If the debt collector cannot provide debt validation, you may be able to negotiate a reduced settlement of the debt, or even eliminate the debt in full.
QUESTION: Hi I am seeking advice on 2 collections I came across when pulling up my credit report. The collector gave me whatever they have in their system such as phone numbers and account numbers. I tried doing my research in validated that it is still owed but and have been transferred to different departments and given different numbers to call and no one seems to find in their system my debt.
I called and called the collection people and told them that no one can find my collection and so they said that they were working on getting an itemized statement. So my question is, if they come up with an “itemized statement” is that considered validating and I have to pay? Even if the original debtors cannot find me in their system?? Please I am in desperate need of advice.
ANSWER: The Fair Debt Collection Practices Act does not have a hard and fast rule on what constitutes debt validation. Generally, the only information a debt collector must provide is the name and address of the original creditor, the amount owed and an itemization of the debt. The FDCPA does not directly say what is satisfactory or unsatisfactory debt validation.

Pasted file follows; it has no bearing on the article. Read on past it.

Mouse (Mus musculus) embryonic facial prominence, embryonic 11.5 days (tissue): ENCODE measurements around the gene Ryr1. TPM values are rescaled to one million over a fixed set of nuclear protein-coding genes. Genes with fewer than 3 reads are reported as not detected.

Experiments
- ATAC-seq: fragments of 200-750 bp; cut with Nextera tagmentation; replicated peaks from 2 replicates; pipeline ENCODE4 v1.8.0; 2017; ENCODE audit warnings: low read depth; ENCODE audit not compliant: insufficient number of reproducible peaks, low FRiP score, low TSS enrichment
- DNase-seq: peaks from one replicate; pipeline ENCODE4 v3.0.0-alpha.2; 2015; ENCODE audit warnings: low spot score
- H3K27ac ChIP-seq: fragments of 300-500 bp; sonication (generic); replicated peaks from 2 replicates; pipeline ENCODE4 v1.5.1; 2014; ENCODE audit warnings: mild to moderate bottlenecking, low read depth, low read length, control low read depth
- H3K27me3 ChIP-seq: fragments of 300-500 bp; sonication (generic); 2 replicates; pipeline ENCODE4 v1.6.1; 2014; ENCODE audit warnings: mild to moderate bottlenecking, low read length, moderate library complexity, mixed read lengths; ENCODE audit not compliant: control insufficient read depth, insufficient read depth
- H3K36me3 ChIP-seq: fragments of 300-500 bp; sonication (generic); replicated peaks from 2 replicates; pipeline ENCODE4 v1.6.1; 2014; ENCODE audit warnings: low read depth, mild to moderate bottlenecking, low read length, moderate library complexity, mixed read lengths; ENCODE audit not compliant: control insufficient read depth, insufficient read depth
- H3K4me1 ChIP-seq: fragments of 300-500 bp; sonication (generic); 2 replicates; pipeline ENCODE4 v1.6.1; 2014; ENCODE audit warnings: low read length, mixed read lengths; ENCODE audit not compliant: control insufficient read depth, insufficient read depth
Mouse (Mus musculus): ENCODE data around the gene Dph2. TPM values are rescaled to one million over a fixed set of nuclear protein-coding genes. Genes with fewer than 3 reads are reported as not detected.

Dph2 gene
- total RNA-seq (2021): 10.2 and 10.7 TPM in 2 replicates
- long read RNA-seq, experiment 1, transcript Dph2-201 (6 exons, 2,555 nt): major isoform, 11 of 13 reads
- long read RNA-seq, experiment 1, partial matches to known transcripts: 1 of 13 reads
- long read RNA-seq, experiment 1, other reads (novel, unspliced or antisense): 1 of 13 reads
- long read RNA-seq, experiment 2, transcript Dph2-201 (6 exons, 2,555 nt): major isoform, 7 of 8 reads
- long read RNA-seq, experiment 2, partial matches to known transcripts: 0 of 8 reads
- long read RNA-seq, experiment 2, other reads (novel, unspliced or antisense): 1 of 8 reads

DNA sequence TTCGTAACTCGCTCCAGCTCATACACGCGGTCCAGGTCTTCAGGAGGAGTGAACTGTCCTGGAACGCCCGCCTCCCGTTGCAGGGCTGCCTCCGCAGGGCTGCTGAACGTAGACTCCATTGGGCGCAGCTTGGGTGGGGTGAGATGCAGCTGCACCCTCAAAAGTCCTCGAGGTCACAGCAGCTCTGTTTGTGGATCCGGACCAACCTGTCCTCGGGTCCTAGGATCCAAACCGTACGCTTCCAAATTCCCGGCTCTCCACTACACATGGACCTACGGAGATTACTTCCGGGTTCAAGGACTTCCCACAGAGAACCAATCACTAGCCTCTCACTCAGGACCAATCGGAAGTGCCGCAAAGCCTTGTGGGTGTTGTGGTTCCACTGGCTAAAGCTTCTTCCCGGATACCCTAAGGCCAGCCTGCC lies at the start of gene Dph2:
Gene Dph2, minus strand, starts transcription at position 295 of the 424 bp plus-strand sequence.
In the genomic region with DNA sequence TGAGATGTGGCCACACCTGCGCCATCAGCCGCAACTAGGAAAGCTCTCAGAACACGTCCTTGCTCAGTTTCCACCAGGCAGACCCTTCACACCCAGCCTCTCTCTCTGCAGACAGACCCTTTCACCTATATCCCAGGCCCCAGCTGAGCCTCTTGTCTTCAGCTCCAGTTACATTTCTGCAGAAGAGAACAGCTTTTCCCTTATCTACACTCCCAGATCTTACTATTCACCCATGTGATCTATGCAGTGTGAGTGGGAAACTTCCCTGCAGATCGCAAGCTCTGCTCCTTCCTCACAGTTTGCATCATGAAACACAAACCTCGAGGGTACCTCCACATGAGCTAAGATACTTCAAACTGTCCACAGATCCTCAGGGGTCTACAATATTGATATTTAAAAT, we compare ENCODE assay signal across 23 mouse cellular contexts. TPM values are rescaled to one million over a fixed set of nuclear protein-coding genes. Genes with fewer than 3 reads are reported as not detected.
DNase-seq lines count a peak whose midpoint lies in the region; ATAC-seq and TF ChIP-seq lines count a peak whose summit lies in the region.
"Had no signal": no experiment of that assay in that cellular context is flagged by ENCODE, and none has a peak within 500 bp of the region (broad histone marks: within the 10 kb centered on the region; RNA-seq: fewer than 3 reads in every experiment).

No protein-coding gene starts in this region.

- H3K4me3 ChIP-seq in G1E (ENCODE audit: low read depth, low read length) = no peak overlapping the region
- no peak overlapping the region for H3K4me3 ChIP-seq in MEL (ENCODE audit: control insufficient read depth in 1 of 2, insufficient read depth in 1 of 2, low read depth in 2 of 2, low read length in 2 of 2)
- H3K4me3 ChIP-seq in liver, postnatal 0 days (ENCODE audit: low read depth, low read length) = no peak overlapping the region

In my opinion satisfactory validation would be in the form of documentation from the original creditor, not the debt collector. So that leads me to question the “itemized statement” they are attempting to obtain…Will it be a statement generated from their database or from the original creditor?
Satisfactory documentation can be account statements from the original creditor, payment history from the original creditor, a copy of the original signed loan agreement or a credit application with terms and interest rates. Although rarely done, validation can also include an accounting of the amount claimed to be owed, including all fees and charges and how those fees and charges were determined.
At the end of the day, you can choose not to pay the debt, with or without satisfactory validation. But a debt collector can pursue a debt regardless of whether you agree with the debt validation documents provided. Additionally, if the debt is within the statute of limitation, the debt collector can take legal action.
If the debt collector cannot provide debt validation, you may be able to negotiate a reduced settlement of the debt, or even eliminate the debt in full. There are actions you can take like bombarding the debt collector with complaints from the Consumer Financial Protection Bureau, your State’s Attorney General and the Better Business Bureau for their lack of proof that you owe the debt. But if you do decide to pay, offer a reduced amount and negotiate a pay for deletion.